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Does the flu vaccine affect my chances of getting COVID-19?

The Associated Press
AP Illustration/Peter Hamlin;

Does the flu vaccine affect a person's chances of getting COVID-19?

The flu vaccine protects you from seasonal influenza, not the coronavirus — but avoiding the flu is especially important this year.

Health officials and medical groups are urging people to get either the flu shot or nasal spray so that doctors and hospitals don't face the extra strain of having to treat influenza in the midst of the coronavirus pandemic.

More:York County COVID-19 hospitalizations are on the rise, but officials aren't panicking just yet

More:Pennsylvania confirms virus resurges; no plans for lockdown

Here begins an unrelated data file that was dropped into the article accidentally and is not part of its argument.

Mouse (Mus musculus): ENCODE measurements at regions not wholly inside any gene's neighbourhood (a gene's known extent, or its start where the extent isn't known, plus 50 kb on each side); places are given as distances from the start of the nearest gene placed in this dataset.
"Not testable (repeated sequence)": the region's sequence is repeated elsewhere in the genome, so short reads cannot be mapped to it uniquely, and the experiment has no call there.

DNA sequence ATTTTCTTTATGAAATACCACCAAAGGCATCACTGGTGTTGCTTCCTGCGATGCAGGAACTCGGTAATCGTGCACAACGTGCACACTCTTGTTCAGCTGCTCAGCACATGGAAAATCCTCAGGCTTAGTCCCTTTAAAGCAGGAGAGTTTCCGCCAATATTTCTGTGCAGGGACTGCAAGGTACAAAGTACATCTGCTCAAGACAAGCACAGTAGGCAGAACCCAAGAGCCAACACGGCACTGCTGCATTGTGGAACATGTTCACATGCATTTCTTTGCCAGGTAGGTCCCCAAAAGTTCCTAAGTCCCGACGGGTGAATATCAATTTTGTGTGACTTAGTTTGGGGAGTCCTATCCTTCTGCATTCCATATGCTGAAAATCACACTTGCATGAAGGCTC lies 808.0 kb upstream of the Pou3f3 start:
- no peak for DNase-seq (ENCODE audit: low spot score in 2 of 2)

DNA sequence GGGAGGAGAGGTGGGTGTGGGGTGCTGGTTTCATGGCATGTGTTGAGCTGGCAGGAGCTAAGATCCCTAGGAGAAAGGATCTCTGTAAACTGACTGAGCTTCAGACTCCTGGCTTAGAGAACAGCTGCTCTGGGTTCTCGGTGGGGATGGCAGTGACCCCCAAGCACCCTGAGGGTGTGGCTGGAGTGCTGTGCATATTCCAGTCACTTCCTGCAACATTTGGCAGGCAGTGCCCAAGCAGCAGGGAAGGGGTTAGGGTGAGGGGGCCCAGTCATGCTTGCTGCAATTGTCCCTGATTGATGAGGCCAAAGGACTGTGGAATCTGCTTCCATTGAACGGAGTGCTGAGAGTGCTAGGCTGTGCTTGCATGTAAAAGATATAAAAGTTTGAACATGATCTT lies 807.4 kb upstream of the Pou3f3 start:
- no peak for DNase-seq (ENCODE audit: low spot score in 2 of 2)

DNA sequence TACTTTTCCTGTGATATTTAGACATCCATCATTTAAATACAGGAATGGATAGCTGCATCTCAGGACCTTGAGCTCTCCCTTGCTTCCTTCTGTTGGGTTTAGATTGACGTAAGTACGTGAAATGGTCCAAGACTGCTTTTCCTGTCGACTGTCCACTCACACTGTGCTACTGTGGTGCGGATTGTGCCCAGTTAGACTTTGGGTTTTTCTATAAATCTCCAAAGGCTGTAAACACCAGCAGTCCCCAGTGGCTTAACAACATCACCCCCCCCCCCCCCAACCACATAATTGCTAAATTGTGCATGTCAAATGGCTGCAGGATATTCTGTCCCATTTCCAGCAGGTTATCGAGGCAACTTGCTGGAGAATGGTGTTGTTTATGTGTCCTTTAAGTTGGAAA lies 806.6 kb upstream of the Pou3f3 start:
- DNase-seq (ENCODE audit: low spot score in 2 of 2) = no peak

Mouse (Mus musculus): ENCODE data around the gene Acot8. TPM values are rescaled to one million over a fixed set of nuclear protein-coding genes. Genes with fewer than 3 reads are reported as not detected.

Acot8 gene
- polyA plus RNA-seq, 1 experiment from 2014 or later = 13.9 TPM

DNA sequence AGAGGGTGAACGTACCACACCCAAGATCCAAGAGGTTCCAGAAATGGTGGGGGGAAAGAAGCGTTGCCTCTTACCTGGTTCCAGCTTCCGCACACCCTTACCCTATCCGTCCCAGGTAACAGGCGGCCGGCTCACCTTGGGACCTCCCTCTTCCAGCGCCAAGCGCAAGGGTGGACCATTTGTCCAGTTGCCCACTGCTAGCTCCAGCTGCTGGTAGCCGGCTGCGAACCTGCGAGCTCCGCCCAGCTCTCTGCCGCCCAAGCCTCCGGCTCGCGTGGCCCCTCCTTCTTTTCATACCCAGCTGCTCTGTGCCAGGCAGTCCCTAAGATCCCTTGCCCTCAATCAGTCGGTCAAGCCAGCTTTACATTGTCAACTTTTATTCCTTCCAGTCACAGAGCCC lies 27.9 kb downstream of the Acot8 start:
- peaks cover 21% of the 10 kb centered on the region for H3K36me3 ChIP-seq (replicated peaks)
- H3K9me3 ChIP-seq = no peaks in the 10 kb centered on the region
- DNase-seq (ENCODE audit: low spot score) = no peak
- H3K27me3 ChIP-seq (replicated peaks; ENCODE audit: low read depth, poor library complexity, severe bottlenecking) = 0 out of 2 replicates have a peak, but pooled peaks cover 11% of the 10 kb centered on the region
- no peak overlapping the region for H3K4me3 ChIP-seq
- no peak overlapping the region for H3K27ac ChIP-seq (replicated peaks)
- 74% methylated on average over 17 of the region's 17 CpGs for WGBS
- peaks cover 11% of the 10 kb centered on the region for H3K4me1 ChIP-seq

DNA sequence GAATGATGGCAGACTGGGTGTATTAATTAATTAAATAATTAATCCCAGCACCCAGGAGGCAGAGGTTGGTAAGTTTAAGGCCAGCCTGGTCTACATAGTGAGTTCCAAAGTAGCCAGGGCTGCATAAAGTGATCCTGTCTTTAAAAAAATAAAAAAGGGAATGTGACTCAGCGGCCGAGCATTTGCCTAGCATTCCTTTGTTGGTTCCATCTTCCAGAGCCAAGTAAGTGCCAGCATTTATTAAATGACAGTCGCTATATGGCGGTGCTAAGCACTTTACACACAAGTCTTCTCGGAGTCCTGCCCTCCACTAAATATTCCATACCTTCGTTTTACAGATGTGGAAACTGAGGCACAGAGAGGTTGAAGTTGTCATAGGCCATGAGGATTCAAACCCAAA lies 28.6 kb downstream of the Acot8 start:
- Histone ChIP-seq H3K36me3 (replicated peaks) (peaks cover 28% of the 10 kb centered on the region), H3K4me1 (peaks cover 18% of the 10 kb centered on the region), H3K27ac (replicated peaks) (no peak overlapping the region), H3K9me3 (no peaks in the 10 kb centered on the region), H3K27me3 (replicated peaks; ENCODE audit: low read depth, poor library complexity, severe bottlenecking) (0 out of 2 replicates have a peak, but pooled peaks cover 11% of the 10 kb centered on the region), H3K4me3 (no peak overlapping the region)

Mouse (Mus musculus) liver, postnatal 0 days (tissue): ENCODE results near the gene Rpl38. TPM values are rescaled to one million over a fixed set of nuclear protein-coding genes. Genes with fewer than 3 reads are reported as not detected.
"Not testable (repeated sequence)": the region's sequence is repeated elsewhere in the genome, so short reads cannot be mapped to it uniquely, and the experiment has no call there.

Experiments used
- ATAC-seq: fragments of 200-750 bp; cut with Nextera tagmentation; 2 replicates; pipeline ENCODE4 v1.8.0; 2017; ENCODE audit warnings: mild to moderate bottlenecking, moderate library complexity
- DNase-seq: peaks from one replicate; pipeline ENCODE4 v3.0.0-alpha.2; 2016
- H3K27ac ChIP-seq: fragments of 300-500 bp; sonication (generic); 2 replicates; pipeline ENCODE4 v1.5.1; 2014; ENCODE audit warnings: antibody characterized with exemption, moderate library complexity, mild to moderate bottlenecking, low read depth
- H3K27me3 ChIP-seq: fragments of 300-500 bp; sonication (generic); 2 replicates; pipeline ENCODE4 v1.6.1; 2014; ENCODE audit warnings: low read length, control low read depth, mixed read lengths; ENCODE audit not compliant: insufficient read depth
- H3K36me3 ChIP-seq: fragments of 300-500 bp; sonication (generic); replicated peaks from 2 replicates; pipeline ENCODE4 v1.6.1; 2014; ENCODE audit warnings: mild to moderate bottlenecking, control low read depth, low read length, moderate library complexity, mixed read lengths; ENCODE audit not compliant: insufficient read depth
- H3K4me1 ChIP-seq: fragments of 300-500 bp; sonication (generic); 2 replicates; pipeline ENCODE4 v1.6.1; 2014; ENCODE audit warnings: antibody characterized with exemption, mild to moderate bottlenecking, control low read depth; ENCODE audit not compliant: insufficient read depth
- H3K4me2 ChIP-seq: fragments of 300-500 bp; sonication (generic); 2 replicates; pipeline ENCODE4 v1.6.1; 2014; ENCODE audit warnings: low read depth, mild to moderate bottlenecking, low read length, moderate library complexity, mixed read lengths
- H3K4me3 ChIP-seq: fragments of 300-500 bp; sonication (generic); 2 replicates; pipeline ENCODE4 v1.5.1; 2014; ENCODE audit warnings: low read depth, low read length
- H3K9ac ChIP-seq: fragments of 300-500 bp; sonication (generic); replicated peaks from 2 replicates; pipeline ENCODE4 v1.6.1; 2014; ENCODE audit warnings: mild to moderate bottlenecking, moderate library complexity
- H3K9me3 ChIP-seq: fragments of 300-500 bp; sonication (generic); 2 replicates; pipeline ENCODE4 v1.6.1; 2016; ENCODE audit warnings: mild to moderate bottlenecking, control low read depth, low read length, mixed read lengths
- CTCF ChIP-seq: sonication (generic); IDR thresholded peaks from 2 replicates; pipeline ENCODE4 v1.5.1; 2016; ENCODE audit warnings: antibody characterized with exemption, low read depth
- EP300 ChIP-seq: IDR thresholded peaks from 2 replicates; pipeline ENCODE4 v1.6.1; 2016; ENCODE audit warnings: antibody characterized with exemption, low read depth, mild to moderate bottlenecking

Not to mention the confusion factor: The illnesses have such similar early symptoms that people who get the flu may mistakenly think they have COVID-19, said Dr. Gregory Poland, an infectious disease specialist at the Mayo Clinic.

Only a test can tell the two apart.

The U.S. Centers for Disease Control and Prevention recommends the flu vaccine for everyone starting at 6 months of age and suggests getting it by the end of October.

The CDC says the vaccine will not cause you to fall ill with the flu and that the protection it provides takes about two weeks to kick in.The flu vaccine isn't perfect, but studies show if the vaccinated get sick, they don't get as severely ill.

A few flawed studies over the years have attempted to link the flu vaccine to increased risk of other respiratory infections, but experts say there is no evidence that is true.

In York County, there are a wide variety of places to get vaccinated, including CVS, Walmart, Family First Health and WellSpan York Hospital.

To see all options in the county, the CDC website offers a list of establishments that offer vaccinations through a database that is searchable by ZIP code. The vaccination finder can be found here.

— The AP is answering your questions about the coronavirus in this series. Submit them at: FactCheck@AP.org.